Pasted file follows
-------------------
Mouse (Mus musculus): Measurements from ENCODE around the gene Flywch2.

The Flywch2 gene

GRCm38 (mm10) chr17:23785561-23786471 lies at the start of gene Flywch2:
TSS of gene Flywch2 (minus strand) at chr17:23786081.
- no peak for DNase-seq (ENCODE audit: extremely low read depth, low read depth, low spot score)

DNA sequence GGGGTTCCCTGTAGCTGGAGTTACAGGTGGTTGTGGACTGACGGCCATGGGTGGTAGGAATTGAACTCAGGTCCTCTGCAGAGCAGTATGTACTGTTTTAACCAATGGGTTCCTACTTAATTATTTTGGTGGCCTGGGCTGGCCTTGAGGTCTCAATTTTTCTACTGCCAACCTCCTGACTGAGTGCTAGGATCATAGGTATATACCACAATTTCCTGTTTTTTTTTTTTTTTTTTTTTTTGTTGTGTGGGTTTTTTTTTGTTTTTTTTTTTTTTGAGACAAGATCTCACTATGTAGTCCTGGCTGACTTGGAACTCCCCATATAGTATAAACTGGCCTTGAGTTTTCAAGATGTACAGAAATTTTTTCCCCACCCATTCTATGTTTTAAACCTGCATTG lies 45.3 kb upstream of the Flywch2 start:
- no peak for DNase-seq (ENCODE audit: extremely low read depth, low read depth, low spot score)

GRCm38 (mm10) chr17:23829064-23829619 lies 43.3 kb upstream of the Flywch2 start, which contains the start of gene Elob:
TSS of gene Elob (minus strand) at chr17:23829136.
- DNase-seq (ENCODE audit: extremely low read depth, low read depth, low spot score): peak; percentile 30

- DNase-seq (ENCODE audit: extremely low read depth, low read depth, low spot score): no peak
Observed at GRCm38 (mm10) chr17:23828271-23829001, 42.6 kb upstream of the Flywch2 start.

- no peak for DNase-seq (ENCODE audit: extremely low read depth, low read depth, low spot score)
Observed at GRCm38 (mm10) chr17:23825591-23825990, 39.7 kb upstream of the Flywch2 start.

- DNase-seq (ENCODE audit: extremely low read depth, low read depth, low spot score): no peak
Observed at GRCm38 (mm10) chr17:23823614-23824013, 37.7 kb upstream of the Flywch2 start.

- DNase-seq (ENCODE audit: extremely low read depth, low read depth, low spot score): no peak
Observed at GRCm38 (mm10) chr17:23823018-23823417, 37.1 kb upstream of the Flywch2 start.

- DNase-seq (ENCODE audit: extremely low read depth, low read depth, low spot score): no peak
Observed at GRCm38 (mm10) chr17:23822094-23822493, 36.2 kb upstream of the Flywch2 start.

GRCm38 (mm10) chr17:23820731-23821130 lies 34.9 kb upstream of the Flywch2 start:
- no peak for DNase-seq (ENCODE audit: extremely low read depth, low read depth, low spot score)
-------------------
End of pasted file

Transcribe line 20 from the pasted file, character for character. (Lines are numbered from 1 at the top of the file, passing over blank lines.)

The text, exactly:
Observed at GRCm38 (mm10) chr17:23822094-23822493, 36.2 kb upstream of the Flywch2 start.